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Pain Research and Management
Volume 2019, Article ID 2091960, 9 pages
Review Article

Quality of Life in Painful Peripheral Neuropathies: A Systematic Review

1The Medical School, University of Sheffield, Sheffield, UK
2Paolo Procacci Foundation, Via Tacito 7, Roma, Italy
3Department of MESVA, University of L’Aquila, L’Aquila, Italy
4Athens Medical Centre, Athens, Greece
5Medical School, University of Cyprus, Nicosia, Cyprus
6Academic Department of Neurosciences, Sheffield Teaching Hospitals NHS Trust, Sheffield, UK

Correspondence should be addressed to Panagiotis Zis; moc.liamg@sizsikat

Received 30 January 2019; Revised 18 April 2019; Accepted 28 April 2019; Published 23 May 2019

Academic Editor: Marina De Tommaso

Copyright © 2019 Ayesha Girach et al. This is an open access article distributed under the Creative Commons Attribution License, which permits unrestricted use, distribution, and reproduction in any medium, provided the original work is properly cited.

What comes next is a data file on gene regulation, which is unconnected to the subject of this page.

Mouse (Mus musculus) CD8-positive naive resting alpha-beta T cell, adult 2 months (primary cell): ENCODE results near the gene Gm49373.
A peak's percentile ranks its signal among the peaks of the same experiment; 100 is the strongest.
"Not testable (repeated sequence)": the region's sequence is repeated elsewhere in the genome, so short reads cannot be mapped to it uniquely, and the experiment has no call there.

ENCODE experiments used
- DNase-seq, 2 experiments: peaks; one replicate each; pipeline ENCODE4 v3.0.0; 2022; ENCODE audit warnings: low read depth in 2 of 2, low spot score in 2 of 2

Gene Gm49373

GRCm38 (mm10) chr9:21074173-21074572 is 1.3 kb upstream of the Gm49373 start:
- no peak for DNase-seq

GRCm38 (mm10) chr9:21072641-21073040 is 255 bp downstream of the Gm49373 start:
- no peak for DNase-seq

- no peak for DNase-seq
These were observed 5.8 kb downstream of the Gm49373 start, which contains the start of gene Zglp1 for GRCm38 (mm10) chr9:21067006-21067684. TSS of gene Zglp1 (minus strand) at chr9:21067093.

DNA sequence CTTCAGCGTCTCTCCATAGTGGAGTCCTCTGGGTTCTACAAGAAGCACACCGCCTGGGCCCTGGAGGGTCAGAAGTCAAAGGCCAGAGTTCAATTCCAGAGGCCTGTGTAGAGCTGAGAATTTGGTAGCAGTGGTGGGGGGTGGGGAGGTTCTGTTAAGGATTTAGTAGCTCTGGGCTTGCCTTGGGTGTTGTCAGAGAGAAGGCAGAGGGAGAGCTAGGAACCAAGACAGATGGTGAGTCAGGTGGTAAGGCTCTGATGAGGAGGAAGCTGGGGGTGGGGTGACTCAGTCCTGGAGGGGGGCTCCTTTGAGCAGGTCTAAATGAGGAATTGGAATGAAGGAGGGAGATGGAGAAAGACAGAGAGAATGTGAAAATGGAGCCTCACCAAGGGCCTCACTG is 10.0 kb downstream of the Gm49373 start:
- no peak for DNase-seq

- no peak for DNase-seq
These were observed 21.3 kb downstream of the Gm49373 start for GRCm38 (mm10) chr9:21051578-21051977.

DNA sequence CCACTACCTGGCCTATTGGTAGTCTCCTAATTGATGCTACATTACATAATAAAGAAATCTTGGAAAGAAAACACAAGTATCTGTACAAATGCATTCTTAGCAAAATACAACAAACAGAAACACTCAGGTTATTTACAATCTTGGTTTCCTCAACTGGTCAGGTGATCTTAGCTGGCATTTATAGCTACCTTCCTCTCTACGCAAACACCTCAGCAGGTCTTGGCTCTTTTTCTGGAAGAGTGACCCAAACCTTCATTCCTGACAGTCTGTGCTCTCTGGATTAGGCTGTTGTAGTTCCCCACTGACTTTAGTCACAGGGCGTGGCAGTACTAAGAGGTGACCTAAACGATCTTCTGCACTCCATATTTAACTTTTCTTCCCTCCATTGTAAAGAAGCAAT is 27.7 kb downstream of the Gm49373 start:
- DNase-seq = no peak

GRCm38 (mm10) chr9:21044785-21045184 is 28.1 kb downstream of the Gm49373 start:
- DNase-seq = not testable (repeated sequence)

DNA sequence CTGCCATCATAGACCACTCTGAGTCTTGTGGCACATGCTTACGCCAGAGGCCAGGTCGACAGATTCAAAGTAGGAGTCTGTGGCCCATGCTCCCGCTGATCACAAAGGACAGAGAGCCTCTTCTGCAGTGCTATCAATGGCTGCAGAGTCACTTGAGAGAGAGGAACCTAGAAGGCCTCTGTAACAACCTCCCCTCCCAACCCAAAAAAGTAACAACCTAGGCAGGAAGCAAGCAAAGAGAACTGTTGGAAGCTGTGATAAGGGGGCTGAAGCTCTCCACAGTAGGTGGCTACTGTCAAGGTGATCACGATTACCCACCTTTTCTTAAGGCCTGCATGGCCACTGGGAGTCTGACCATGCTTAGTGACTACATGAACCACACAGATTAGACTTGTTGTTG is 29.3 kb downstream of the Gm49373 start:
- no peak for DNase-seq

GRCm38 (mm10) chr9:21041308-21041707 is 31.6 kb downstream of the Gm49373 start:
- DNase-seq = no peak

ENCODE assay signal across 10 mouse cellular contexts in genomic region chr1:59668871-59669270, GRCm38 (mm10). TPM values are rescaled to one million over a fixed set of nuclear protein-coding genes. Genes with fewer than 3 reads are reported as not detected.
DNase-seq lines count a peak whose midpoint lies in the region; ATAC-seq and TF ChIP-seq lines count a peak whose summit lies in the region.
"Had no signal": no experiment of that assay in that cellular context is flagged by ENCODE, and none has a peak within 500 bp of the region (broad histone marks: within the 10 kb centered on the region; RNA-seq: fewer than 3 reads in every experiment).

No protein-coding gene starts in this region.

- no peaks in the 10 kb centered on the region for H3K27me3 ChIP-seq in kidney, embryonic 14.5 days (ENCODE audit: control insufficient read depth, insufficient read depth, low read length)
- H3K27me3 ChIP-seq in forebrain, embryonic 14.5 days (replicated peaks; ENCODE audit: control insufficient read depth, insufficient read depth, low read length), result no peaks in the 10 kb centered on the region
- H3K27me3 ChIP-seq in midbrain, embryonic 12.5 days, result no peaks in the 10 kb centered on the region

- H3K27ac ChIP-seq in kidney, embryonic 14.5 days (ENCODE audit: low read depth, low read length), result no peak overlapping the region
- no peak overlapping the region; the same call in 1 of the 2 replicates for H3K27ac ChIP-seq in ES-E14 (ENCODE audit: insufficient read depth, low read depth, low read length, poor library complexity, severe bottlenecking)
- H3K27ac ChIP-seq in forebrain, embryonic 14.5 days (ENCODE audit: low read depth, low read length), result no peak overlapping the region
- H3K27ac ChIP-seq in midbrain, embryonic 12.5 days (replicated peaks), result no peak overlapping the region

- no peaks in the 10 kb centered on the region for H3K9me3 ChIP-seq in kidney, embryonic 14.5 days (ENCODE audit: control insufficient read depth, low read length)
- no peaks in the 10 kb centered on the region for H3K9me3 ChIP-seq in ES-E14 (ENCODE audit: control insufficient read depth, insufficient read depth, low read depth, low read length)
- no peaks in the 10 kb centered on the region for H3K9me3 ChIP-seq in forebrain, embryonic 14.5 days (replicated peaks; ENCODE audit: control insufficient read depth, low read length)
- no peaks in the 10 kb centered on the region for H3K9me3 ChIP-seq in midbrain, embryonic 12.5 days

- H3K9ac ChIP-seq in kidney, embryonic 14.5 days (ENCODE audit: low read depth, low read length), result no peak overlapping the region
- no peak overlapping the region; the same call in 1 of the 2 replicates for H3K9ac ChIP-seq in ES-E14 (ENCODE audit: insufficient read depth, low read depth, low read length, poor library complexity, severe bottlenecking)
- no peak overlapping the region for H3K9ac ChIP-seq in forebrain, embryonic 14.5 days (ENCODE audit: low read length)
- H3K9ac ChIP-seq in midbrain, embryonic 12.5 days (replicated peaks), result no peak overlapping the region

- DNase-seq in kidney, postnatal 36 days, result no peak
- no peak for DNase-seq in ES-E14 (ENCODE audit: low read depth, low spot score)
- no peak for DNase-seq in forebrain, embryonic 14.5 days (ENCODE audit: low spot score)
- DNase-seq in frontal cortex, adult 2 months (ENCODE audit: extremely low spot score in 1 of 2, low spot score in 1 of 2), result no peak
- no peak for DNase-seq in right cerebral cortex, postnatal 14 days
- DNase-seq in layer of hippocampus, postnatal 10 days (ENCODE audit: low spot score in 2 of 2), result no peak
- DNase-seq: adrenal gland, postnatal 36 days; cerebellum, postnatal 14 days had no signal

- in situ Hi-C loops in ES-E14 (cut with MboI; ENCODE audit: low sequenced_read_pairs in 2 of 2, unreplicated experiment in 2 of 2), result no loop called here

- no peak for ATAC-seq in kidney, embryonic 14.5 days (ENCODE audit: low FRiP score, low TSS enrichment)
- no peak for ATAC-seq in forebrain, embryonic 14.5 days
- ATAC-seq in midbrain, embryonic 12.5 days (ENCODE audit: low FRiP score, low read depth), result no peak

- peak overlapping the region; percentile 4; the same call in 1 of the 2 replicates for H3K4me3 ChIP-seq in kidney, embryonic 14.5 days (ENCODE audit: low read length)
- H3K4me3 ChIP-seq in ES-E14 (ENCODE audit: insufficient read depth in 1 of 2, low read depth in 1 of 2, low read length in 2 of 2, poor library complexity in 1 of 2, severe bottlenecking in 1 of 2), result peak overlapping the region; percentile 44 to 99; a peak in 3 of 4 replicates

Objective. Neuropathic pain is a common presenting complaint of patients with peripheral neuropathy (PN) and is considered one of the most disabling neuropathic symptoms, with detrimental effects on patients’ quality of life (QoL). The aim of this review was to overview the current literature that focuses on QoL in painful PN of various aetiologies. We sought to clarify the direct effect of pain and its treatment on patients’ QoL. Methodology. A systematic computer-based literature search was conducted using the PubMed database to search for papers on QoL in painful PN. Information was extracted regarding prevalence, demographics, and response to treatment where relevant. Results. We identified 66 articles eligible for inclusion. The vast majority of studies () focused on patients with diabetic PN. Other aetiologies of painful PN where QoL has been studied to date include gluten, immune-mediated, HIV, chemotherapy-induced, and chronic idiopathic axonal polyneuropathy. Pharmacological treatment is the mainstay in managing pain and has a direct positive and independent effect on the overall QoL. Other nonpharmacological approaches can also be of benefit, either alone or as adjuvant treatments, and are discussed. Conclusion. The findings demonstrate that QoL is impaired in painful PN and should not be neglected in clinical practice. Patients’ pain management and subsequent impact on QoL should routinely be assessed and monitored.